Once considered “the cheapskate’s delight,” today’s bundle cigars have debunked the ‘bundles are where the bad cigars go’ myth. Get our 5 bits of “must-know” wisdom about these (mostly) value-priced premiums that’ll have you rethinking how you fill your humidor.
Cigar Q&A: How Much of a Cigar’s Flavor Comes from the Wrapper?
Cigar 101: How Much Flavor the Cigar Wrapper Contributes to the Blend
A burning question, indeed…but because of how a premium cigar is made, it’s hard to answer this question with anything other than, “it depends.” Although I can add: it’s probably more than you might think.
“It depends” on a number of factors: the size of the cigar, the blend of tobaccos used to make it, and – believe it or not – even who you ask. Which means it’s subjective, like pretty much everything when it comes to cigars, tobaccos and flavor. And that’s why we’ve seen some estimates for the wrapper’s contribution to a cigar’s flavor profile to be as little as 20-30%, while others, including Ernesto Perez-Carrillo, have said the wrapper speaks for as much as 70% of the total flavor impact. But who’s right?
To get closer to your answer, take two things into account: math, and type of tobacco.
The amount of flavor that comes from the wrapper depends a lot on the cigar’s size – more specifically, the ring gauge of the cigar. Compare a Churchill to a Petite Robusto: all components of the blend being equal, the volume of filler tobaccos and amount of wrapper surface area can vary by 20%. Granted, it’s a small variation – but it’s not insignificant, as the difference can be noticeable to many palates.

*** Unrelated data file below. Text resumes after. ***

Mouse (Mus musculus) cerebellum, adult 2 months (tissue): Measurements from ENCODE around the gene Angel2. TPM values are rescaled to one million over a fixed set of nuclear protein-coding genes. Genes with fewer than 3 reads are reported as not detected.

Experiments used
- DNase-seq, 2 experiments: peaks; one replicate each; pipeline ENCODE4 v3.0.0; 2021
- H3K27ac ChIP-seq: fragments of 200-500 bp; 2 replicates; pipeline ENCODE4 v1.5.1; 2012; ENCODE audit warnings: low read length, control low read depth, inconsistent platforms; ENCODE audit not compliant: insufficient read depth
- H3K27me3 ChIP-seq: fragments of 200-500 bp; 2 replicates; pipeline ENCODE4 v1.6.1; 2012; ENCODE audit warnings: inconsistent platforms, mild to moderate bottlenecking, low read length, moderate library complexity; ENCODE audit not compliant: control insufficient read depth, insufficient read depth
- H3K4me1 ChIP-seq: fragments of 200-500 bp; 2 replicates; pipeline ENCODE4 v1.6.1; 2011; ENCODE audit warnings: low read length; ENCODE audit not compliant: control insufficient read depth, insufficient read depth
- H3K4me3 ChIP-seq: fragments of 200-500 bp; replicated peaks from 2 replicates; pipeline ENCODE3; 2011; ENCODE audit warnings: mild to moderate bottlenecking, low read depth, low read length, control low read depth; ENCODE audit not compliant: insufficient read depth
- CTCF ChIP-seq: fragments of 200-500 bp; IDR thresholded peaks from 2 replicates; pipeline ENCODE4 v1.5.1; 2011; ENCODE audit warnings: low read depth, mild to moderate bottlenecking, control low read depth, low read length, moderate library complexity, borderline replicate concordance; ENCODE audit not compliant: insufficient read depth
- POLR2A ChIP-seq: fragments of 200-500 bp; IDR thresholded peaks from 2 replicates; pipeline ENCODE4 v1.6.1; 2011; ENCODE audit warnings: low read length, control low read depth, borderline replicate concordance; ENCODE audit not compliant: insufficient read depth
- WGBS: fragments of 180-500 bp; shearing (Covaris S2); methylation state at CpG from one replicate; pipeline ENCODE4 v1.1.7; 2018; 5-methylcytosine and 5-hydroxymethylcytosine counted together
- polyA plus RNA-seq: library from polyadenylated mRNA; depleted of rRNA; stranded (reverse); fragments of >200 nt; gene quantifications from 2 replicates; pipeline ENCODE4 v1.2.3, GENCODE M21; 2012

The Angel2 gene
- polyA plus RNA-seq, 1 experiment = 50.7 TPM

Next, factor in the type of tobaccos used in the blend, and especially for the wrapper…if it’s a spice-riddled Habano, or the blender chose a PA Broadleaf that’s a real pepper-monger, there’s more of this intense flavor to go around – and more impact on the taste buds. This is often one of the reasons why you’ll find many Coronas that can out-muscle their Toro and Gordo counterparts; it’s also why most cigar blenders will tell you why they start with the wrapper when they develop their recipes.
Yes, the other tobaccos do contribute their fair share of flavor: “Every leaf is important to the overall blend, but most importantly, the binder has to blend well with the wrapper,” Ernesto told us. “It can be the difference between an ‘OK’ cigar and a memorable cigar.” But the binder’s role is really more complementary – its real job is to keep the fillers together, and make sure they burn on pace with the wrapper. Binder tobaccos leaves usually come from the less-flavorful lower primings (again, depending on the type of plant), but are prized for their combustibility and aroma. The fillers help to add extra body to the smoke, and provide some of the nuances.
So who’s right? It depends. If you want to get a true estimate of how much of a cigar’s flavor comes from the wrapper, you need to experiment for yourself on a cigar you enjoy – and Alan Rubin from Alec Bradley Cigars showed us how, with this simple yet ingenious test:
Try it, and see – and I bet you’ll get a better sense of how hard that wrapper leaf is working for you.